Salvage rate of infected prosthetic mesh

“Mesh properties and position within the abdominal wall are the primary determinants in the ability to salvage mesh in the event of PMI. Mesh placed in an intraperitoneal position is rarely salvageable. Similarly, microporous, multifilament, and composite mesh constructs required complete mesh removal in most cases. However, macroporous, monofilament PP mesh in an extraperitoneal position can be salvaged in 72.2% of cases, positively impacting both the need for reoperation for mesh removal and subsequent hernia
recurrence.” (Warren)

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The use of mesh reinforcement in hiatal hernia repair

Rausa E, et al. Prosthetic Reinforcement in Hiatal Hernia Repair, Does Mesh Material Matter? A Systematic Review and Network Meta-Analysis. J Laparoendosc Adv Surg Tech A. 2021 Oct;31(10):1118-1123.

Results: Seventeen articles based on 1857 patients were enrolled in this article. The point estimation showed that when compared against the control group (NAM), the HH recurrence risk in AM and cruroplasty group was higher (relative ratio [RR] 2.3; CrI 0.8-6.3, RR 3.6; CrI 2.0-8.3, respectively). Postoperative complication rates were alike in all groups. The prevalence of mesh erosion after HHR is low.

Conclusions: This network meta-analysis showed that prosthetic reinforcement significantly reduced HH recurrence when compared with cruroplasty alone. However, there is not enough evidence to compare different mesh compositions.

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Should VICRYL mesh be used routinely during abdominal wall closure?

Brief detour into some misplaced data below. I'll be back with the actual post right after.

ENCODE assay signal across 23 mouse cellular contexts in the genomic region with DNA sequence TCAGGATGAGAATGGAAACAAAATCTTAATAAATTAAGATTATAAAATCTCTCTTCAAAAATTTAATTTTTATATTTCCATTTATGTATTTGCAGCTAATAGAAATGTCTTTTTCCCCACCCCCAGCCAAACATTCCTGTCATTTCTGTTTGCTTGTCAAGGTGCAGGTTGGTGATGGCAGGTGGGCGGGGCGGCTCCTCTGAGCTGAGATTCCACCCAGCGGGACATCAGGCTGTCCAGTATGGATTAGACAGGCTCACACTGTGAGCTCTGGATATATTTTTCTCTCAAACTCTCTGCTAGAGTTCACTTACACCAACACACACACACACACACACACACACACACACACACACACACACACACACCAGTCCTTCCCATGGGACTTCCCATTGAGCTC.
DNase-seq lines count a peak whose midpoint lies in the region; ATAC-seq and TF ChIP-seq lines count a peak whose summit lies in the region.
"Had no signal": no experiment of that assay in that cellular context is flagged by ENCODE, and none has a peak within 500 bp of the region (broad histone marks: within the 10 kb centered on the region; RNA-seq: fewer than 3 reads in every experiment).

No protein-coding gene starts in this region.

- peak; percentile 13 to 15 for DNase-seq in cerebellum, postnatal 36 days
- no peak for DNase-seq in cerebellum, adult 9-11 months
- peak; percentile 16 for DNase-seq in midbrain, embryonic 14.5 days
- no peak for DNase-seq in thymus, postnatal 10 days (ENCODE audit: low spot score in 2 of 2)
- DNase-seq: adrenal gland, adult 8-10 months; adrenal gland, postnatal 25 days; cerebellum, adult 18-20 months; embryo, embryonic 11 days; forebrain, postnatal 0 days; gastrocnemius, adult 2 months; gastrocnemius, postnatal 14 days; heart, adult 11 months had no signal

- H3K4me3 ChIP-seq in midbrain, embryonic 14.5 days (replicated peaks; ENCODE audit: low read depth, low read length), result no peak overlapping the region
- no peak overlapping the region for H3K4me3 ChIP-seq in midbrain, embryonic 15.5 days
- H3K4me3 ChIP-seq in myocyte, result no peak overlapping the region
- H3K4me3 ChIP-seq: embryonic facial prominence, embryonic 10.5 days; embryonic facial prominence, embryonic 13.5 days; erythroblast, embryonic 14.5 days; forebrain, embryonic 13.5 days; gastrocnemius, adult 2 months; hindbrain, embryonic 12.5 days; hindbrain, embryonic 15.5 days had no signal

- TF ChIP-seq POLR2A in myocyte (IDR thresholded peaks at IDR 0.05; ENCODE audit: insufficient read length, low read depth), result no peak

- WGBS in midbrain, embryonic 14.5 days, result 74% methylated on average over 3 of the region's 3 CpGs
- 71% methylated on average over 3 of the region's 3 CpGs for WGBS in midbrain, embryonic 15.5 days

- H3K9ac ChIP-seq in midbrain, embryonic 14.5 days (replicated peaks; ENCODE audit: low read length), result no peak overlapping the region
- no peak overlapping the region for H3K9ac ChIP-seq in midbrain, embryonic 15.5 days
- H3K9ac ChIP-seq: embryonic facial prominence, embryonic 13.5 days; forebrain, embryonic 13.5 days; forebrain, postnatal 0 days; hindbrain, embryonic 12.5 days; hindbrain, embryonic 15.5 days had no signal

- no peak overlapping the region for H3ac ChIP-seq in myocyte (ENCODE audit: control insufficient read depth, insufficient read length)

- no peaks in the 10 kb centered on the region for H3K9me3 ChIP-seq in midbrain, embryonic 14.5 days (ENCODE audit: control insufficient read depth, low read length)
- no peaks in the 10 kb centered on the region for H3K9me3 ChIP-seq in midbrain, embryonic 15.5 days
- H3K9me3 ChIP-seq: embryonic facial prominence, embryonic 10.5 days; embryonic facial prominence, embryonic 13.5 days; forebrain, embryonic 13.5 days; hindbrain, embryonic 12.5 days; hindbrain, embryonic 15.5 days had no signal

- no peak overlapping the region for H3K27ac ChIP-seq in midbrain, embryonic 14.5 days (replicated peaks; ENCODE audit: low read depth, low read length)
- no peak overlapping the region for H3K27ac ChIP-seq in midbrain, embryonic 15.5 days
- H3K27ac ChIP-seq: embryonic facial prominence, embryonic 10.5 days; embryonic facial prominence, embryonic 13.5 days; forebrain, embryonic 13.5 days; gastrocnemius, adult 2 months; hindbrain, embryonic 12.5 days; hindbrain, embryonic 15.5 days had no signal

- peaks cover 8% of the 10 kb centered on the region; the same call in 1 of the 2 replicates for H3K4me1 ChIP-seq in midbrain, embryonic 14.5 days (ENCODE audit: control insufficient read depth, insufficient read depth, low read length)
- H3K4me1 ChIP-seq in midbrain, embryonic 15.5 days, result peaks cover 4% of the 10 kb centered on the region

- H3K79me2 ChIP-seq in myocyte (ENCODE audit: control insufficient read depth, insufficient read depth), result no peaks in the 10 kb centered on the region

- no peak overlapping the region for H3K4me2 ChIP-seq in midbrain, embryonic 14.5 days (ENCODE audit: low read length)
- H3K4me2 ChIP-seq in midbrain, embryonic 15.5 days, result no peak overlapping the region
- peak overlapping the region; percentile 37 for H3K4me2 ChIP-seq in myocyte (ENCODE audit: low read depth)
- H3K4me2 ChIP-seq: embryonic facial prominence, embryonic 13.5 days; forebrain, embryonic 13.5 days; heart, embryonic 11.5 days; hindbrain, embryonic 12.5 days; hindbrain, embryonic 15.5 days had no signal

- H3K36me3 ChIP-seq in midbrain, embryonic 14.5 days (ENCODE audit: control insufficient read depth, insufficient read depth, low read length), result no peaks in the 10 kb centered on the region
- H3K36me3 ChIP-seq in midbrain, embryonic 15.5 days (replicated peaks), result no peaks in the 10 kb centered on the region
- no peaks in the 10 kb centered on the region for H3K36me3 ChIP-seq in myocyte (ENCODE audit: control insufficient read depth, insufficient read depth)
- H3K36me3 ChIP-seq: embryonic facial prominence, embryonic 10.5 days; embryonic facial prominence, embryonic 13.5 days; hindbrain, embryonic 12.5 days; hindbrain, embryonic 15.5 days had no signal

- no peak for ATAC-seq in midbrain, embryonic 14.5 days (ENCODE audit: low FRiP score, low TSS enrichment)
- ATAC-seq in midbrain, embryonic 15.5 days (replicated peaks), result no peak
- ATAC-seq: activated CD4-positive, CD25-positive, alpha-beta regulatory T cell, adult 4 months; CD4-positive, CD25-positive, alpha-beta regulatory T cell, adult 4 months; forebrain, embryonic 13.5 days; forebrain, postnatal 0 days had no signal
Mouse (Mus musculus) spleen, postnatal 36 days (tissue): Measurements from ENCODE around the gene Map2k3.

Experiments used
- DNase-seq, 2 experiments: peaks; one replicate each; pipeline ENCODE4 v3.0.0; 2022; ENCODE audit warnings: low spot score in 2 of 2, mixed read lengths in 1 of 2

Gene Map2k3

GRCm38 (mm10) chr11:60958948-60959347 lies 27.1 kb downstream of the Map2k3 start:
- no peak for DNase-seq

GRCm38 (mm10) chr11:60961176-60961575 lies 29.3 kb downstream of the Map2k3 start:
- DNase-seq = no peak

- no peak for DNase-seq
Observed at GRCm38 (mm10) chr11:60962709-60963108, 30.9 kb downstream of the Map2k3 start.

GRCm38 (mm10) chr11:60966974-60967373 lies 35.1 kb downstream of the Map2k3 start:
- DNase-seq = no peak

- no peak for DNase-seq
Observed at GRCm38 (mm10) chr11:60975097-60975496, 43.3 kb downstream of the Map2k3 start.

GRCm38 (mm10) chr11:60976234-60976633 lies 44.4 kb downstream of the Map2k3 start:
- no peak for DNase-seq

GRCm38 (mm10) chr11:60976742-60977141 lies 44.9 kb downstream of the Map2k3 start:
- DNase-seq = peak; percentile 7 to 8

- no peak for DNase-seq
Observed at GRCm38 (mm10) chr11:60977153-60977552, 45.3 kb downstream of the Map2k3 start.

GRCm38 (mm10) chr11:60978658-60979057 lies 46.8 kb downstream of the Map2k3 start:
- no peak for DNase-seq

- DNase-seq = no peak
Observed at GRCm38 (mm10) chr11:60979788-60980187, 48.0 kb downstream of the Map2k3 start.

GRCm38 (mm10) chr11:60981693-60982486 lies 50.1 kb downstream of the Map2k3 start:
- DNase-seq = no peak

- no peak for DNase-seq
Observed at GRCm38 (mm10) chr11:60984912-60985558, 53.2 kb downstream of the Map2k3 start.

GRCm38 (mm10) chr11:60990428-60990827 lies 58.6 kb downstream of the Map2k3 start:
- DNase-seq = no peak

No. Because of its properties, it will render an abdomen impossible to re-enter for a minimum of 3 months. Should you have a need to reenter the abdomen within the ten-day window that surgeons have traditionally considered safe for abdominal re-entry, placement of VICRYL® mesh will render the abdomen ‘hostile’ for a minimum of three months.

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WARC Journal Club: Inguinal Hernia

de Goede B, et al. Watchful Waiting Versus Surgery of Mildly Symptomatic or Asymptomatic Inguinal Hernia in Men Aged 50 Years and Older: A Randomized Controlled Trial. Ann Surg. 2018 Jan;267(1):42-49.

Full-text for Emory users.

RESULTS: Between January 2006 and August 2012, 528 patients were enrolled, of whom 496 met the inclusion criteria: 234 were assigned to elective repair and 262 to watchful waiting. The mean pain/discomfort score at 24 months was 0.35 [95% confidence interval (CI) 0.28-0.41)] in the elective repair group and 0.58 (95% CI 0.52-0.64) in the watchful waiting group. The difference of these means (MD) was -0.23 (95% CI -0.32 to -0.14). In the watchful waiting group, 93 patients (35·4%) eventually underwent elective surgery and 6 patients (2·3%) received emergent surgery for strangulation/incarceration. Postoperative complication rates and recurrence rates in these 99 operated individuals were comparable with individuals originally assigned to the elective repair group (8.1% vs 15.0%; P = 0.106, 7.1% vs 8.9%; P = 0.668, respectively).